Impression № 027: The Wood Maladies

Todd Michael Freeman tells us more about the mechanics of his art:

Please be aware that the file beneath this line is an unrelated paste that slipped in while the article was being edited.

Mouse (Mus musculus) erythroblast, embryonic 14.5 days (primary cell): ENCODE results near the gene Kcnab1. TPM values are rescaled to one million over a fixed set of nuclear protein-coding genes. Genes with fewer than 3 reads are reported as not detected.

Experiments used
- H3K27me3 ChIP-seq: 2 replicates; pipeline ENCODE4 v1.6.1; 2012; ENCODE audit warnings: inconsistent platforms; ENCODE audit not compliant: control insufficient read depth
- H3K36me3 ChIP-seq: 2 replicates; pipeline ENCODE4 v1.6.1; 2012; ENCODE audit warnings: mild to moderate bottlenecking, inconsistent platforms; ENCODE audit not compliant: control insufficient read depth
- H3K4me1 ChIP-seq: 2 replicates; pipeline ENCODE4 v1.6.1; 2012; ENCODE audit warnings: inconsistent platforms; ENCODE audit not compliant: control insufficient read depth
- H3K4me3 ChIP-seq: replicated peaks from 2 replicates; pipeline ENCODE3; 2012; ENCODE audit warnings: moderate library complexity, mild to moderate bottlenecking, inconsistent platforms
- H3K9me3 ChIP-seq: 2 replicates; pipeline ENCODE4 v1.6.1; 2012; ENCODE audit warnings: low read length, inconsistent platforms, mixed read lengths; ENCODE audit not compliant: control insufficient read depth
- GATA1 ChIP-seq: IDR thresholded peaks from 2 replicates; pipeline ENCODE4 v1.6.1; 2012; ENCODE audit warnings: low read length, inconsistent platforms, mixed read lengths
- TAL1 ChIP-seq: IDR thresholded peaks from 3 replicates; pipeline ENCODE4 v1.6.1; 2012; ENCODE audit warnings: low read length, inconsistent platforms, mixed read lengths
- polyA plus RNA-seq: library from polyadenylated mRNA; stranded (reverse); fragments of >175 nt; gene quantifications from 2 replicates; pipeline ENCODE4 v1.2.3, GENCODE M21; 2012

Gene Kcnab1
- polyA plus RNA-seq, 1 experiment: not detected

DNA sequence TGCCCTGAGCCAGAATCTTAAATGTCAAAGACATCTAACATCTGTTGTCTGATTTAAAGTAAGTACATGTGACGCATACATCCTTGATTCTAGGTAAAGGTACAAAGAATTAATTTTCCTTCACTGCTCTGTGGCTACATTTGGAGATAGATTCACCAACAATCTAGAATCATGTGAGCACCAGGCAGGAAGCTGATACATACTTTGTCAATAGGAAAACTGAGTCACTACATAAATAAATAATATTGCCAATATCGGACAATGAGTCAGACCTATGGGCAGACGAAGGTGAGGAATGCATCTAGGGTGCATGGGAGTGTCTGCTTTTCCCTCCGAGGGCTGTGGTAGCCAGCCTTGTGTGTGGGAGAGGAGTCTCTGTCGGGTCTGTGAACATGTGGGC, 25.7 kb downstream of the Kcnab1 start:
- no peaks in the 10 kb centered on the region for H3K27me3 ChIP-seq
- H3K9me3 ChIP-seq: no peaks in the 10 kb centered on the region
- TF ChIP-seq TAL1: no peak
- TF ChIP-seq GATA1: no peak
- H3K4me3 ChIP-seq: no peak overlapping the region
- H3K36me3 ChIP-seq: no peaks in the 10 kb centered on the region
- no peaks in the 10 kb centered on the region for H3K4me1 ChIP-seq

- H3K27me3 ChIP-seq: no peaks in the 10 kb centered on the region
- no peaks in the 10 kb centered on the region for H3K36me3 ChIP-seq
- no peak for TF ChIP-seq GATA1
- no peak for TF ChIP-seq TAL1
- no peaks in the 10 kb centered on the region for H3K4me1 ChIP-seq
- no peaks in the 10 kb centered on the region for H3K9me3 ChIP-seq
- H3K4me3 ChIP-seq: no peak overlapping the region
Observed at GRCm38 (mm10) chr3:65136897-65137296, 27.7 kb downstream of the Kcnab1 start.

“My prints and drawings first start to take shape in my sketchbook , usually undergoing several developments until reaching their finished form. I’ll start a loose proof drawing on tracing paper, to ensure placement of the image, and that it will read properly reversed (as the final etching will be “flipped”). This drawing is then transferred onto a polished copper plate coated with hard ground, a thin rubber-like coating of beeswax and asphaltum. After the drawing on the plate has been rendered in with an etching needle, the plate is prepped for the Dutch Mordant, a hydrochloric acid solution. The acid bath is what creates the final etched line on the plate, and must be cautiously monitored to ensure the acid will reach into all the tiny lines on the plate. Small marks etch very slowly, but a well-timed plate can yield some of the most delicate lines imaginable. Once the plate is ready to print, it is inked, wiped and rolled through a printing press, and then flattened in blotters to dry for several days. The final prints are then painted in with traditional and concentrated watercolors, a rich-looking technique I’ve adopted in favor of laborious multi-plate registration.”

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